Presentation Title

Oscillations in Emerging Active Regions of the Sun (OEARS)

Faculty Mentor

[3] Karin Muglach

Start Date

18-11-2017 2:15 AM

End Date

18-11-2017 3:15 AM

Location

Ursa Minor 150

Session

Poster 3

Type of Presentation

Poster

Subject Area

physical_mathematical_sciences

Abstract

Oscillations in Emerging Active Regions on the Sun

Mathew Garcia1, Andrea Minot2, Karin Muglach3

1College of the Desert, 43-500 Monterey Ave, Palm Desert, CA 92260, United States

2Dickinson College, 28 N College St, Carlisle, PA 17013, United States

3Heliophysics, NASA Goddard Space Flight Center, Mail Code 674, Greenbelt, MD, 20771, United States

Active regions (AR) on the Sun are directly related to space weather phenomena like flares and coronal mass ejections (CMEs). It is well known that both can have impacts not only on Earth, but also on in nearby orbits and beyond. Predicting when and where active regions will emerge at the surface of the Sun would strengthen space weather forecasting abilities.

In this study, data from the Solar Dynamics Observatory (SDO) are used to produce images of the magnetic field and Doppler Velocity at the photosphere of the Sun. This data is used to study the emergence of ARs at the surface of the Sun. Since global oscillations that travel through the solar interior are modified by the magnetic field, the oscillation patterns in and around ARs should be different from the oscillation patterns in the quiet, non-active Sun. Thus, a change in oscillation patterns can be determined before an AR is visible at the Sun’s surface. Using Fast Fourier Transforms, the oscillation patterns can be calculated from the SDO Dopplergrams. Magnetograms provide the time when the magnetic field of the active region reaches the solar surface. Thus, both the calculated oscillation frequencies and power can be compared to the information of an AR’s emergence in the magnetograms. In particular, it can be determined if there is any time delay between the change of oscillation power and magnetic field emergence.

For this particular AR studied, it was found that the 5-min oscillation power starts to decrease at the time the AR emerges. The 3-min oscillation power also decreases first but increases again a few hours after the start of the emergence. This observation is probably due to 3-min oscillation power halos around the AR. This has been observed before. A few hours before the AR starts to emerge, an increase was found in both 5-min and 3-min oscillation power. This result is promising, however, this has not been observed before and must be verified with additional observations.

Summary of research results to be presented

Both oscillation power show an increase of power a few hours prior to the emergence time. This effect is promising but unexplained, this must be confirmed by additional observations. We are planning to analyze several other ARs to confirm these results and to investigate their possible use for the forecasting of AR emergence.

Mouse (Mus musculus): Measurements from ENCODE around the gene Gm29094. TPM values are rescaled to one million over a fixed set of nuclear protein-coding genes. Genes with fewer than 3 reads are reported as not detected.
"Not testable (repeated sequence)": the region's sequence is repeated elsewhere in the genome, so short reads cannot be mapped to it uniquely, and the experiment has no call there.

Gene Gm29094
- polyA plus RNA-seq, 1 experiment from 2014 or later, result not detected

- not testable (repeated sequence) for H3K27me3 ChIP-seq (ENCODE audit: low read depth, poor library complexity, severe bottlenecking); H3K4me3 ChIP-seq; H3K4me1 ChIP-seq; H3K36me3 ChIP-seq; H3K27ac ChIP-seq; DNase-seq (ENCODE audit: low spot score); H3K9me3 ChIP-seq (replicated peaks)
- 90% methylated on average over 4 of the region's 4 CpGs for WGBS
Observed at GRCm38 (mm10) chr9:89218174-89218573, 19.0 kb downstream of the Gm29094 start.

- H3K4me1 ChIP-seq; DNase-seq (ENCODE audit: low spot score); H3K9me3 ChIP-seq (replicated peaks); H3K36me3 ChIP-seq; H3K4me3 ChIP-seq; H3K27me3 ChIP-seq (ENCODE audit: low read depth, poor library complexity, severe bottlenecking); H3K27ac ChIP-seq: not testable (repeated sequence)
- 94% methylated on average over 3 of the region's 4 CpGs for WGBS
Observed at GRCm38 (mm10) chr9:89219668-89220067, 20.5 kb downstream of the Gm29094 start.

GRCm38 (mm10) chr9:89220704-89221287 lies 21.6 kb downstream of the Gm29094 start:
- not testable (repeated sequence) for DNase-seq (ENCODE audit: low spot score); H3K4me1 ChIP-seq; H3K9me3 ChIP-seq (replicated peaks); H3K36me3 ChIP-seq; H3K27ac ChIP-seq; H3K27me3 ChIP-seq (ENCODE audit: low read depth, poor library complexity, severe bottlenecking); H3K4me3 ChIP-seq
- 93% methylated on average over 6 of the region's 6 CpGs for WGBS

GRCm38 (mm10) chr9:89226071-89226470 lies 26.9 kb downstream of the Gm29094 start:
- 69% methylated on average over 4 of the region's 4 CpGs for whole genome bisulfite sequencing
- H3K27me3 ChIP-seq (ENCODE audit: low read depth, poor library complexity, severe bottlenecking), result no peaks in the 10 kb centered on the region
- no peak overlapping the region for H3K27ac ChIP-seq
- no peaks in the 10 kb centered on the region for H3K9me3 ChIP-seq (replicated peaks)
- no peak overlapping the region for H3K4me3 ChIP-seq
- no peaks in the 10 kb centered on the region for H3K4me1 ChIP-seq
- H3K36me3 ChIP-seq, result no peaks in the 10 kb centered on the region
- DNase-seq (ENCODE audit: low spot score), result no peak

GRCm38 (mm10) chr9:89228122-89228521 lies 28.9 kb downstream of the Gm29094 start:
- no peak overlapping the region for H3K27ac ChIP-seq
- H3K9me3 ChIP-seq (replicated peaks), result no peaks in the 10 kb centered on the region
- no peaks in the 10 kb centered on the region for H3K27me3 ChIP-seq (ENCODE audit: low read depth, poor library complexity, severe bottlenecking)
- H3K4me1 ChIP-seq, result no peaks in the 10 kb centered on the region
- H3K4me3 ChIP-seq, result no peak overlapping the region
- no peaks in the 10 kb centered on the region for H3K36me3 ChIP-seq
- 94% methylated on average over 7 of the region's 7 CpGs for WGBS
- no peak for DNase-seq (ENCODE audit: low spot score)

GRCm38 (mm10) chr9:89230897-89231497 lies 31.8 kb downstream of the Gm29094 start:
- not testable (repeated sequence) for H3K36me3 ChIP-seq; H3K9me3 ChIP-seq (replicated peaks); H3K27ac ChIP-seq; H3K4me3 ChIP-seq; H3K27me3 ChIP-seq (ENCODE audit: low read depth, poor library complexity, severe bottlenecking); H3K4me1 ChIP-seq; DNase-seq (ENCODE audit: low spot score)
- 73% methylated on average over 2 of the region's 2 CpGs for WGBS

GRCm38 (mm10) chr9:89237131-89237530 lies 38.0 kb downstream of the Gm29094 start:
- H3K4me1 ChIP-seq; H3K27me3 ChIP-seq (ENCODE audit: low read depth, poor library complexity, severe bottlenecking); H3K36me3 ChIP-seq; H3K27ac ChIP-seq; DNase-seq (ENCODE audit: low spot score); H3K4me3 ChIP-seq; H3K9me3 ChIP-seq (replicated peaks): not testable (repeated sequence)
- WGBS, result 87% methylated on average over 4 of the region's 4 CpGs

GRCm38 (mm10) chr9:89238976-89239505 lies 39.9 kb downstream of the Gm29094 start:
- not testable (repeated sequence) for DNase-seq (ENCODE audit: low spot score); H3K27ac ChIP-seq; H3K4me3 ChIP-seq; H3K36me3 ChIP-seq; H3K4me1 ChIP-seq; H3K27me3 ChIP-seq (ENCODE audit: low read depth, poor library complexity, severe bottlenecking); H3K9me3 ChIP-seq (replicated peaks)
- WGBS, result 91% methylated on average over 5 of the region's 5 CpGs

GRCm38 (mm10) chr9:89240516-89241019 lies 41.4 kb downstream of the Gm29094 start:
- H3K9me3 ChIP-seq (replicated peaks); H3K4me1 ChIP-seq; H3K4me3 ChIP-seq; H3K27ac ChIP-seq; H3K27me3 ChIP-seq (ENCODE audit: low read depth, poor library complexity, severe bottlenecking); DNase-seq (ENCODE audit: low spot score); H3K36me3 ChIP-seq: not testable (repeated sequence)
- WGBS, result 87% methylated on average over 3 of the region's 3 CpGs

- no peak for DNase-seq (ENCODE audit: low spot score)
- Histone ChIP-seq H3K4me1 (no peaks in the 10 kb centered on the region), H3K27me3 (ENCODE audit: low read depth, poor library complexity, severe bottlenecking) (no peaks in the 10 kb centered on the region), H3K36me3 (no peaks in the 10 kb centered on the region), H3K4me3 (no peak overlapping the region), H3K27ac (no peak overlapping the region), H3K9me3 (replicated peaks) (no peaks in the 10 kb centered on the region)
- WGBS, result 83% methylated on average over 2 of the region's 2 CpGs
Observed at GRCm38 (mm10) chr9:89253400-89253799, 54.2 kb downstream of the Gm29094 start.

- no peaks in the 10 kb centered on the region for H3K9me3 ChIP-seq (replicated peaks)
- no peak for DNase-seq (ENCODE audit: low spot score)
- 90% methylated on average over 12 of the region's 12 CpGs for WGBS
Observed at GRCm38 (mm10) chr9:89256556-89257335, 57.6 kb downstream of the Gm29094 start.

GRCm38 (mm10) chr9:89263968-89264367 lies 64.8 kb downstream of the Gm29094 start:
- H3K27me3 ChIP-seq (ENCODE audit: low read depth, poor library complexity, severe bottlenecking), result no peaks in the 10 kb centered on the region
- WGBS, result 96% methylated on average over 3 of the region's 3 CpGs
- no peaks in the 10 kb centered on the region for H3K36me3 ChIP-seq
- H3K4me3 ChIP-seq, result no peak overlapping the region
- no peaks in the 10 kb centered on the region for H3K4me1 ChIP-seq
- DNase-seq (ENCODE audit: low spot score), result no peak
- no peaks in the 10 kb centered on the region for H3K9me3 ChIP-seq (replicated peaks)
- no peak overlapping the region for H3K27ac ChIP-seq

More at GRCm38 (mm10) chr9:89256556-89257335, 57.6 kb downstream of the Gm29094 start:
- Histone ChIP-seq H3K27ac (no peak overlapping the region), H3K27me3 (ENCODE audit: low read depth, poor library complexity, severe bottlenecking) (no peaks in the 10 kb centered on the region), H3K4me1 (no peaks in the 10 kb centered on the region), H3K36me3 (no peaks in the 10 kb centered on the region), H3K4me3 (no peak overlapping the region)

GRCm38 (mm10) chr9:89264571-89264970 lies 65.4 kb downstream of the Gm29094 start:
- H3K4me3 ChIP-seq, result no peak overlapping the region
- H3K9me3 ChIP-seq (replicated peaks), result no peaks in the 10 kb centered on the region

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Nov 18th, 2:15 AM Nov 18th, 3:15 AM

Oscillations in Emerging Active Regions of the Sun (OEARS)

Ursa Minor 150

Oscillations in Emerging Active Regions on the Sun

Mathew Garcia1, Andrea Minot2, Karin Muglach3

1College of the Desert, 43-500 Monterey Ave, Palm Desert, CA 92260, United States

2Dickinson College, 28 N College St, Carlisle, PA 17013, United States

3Heliophysics, NASA Goddard Space Flight Center, Mail Code 674, Greenbelt, MD, 20771, United States

Active regions (AR) on the Sun are directly related to space weather phenomena like flares and coronal mass ejections (CMEs). It is well known that both can have impacts not only on Earth, but also on in nearby orbits and beyond. Predicting when and where active regions will emerge at the surface of the Sun would strengthen space weather forecasting abilities.

In this study, data from the Solar Dynamics Observatory (SDO) are used to produce images of the magnetic field and Doppler Velocity at the photosphere of the Sun. This data is used to study the emergence of ARs at the surface of the Sun. Since global oscillations that travel through the solar interior are modified by the magnetic field, the oscillation patterns in and around ARs should be different from the oscillation patterns in the quiet, non-active Sun. Thus, a change in oscillation patterns can be determined before an AR is visible at the Sun’s surface. Using Fast Fourier Transforms, the oscillation patterns can be calculated from the SDO Dopplergrams. Magnetograms provide the time when the magnetic field of the active region reaches the solar surface. Thus, both the calculated oscillation frequencies and power can be compared to the information of an AR’s emergence in the magnetograms. In particular, it can be determined if there is any time delay between the change of oscillation power and magnetic field emergence.

For this particular AR studied, it was found that the 5-min oscillation power starts to decrease at the time the AR emerges. The 3-min oscillation power also decreases first but increases again a few hours after the start of the emergence. This observation is probably due to 3-min oscillation power halos around the AR. This has been observed before. A few hours before the AR starts to emerge, an increase was found in both 5-min and 3-min oscillation power. This result is promising, however, this has not been observed before and must be verified with additional observations.